In Greg Egan’s rather good Distress, there’s an artificial island which floats unsupported in the middle of the ocean (that’s like, a bleedin’ metaphor for existence, you see: keep up at the back). The society on it is one of your standard SF capitalist anarchies, although a little less hard nosed than the sort of thing you find in other authors’ works. The response to the narrator’s question “Why doesn’t someone try to exploit the system and take over?” is amused condescension from the islanders, who point out that that the question amounts to “Why don’t you all try to make your lives as miserable as possible?”

That’s not quite the full story, of course: there are bad people out there, so whatchya gonna do when they come for you? The book’s islanders have their own answer, which I won’t spoil. The sort of biology based ethics which MacLeod seems to have in mind advises being nice to everyone you meet and walloping them if they wallop you. There are people who’ve not worked out that it’s in their own best interests not to be an asshole, but eventually everyone else will move out of their way and defend their walls. I’ve made comments about burbclaves and things of that nature before. As I’ve been talking about Neal Stephenson, what I’m thinking of is more of a phyle (from his book The Diamond Age) than a burbclave, really. It’s not about living with people who all like ballroom dancing, but rather about living with people who share your outlook.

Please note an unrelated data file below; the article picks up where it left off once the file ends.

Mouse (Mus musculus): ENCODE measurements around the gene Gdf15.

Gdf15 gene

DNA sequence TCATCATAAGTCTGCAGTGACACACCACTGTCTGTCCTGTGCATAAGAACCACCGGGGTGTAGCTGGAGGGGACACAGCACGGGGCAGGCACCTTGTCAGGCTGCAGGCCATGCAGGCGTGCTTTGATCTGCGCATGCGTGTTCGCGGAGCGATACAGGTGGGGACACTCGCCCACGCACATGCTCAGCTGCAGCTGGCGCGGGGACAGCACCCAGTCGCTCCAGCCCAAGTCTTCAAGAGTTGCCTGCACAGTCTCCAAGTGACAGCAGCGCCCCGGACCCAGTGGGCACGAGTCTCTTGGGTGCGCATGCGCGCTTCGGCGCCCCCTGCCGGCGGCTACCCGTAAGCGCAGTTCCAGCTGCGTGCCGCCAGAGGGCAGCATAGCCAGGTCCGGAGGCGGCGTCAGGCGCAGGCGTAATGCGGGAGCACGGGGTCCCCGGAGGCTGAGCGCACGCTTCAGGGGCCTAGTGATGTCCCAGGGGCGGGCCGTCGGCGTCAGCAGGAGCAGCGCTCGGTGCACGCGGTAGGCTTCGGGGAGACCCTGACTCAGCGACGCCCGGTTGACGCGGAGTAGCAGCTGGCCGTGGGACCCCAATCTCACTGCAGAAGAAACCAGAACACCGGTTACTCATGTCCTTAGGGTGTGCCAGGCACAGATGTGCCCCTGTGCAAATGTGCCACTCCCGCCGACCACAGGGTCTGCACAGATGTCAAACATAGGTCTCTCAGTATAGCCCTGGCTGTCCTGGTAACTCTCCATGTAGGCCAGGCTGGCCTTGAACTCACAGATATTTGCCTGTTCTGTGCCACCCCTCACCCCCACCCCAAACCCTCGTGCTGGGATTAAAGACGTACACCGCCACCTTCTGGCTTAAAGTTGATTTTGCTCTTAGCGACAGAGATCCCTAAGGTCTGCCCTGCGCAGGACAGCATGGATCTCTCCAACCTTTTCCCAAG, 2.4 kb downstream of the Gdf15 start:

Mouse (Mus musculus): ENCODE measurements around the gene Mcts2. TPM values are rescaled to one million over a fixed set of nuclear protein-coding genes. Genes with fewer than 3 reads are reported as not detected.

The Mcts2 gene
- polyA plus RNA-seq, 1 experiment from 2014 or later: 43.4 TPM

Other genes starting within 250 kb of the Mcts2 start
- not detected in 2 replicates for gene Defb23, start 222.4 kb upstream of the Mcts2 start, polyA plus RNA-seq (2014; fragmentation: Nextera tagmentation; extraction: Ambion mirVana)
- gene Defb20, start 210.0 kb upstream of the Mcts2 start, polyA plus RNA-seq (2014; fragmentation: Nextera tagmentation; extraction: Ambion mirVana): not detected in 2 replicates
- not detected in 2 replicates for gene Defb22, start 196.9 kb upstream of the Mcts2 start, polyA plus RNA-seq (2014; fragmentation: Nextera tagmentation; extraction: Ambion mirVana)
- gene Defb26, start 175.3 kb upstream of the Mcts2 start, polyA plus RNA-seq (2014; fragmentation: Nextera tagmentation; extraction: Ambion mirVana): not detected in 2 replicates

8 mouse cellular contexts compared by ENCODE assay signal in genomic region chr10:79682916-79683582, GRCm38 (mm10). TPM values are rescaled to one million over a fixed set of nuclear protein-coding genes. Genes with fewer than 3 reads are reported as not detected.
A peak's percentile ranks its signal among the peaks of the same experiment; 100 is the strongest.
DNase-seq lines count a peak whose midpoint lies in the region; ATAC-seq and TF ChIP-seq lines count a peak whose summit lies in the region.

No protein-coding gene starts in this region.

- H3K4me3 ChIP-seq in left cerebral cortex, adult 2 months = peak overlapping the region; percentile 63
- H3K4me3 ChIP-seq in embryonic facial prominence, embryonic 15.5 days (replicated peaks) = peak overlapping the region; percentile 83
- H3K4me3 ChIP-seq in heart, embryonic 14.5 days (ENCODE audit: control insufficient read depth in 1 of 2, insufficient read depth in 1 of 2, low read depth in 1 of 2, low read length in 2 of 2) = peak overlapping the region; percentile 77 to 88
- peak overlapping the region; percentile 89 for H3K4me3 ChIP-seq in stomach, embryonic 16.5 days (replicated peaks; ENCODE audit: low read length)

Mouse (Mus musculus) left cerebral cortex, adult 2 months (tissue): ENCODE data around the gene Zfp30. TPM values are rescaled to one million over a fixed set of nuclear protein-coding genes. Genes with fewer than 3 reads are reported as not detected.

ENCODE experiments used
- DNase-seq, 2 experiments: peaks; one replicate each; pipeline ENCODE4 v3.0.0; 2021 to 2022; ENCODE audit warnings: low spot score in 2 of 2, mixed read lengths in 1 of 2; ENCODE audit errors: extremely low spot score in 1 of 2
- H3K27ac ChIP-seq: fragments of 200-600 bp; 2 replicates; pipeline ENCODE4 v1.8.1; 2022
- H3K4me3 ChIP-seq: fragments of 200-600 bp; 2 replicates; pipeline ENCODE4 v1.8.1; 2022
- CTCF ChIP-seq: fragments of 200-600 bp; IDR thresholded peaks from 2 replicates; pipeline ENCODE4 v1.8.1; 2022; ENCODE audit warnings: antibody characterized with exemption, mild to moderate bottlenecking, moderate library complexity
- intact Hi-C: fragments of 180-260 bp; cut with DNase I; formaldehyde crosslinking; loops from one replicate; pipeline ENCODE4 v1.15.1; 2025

Surfing around the other day, I found a Christian response to Bertrand Russell’s Why I am not a Christian, in which the author points out that saying Jesus’ belief in hell was immoral presupposes some sort of morality. The same goes for the Problem of Evil: where does your definition of evil come from? In both cases, my answer is that morality comes from within me by the process of considering what I want my life to be about. Ignoring Calvinism (which has huge moral problems of its own), it is my choice whether or not to accept Christianity’s morality. I find the infinite torture of relative innocents to be unjust. There are other people who can accept this idea, and so be a part of the Christian phyle, but I’m not one of them.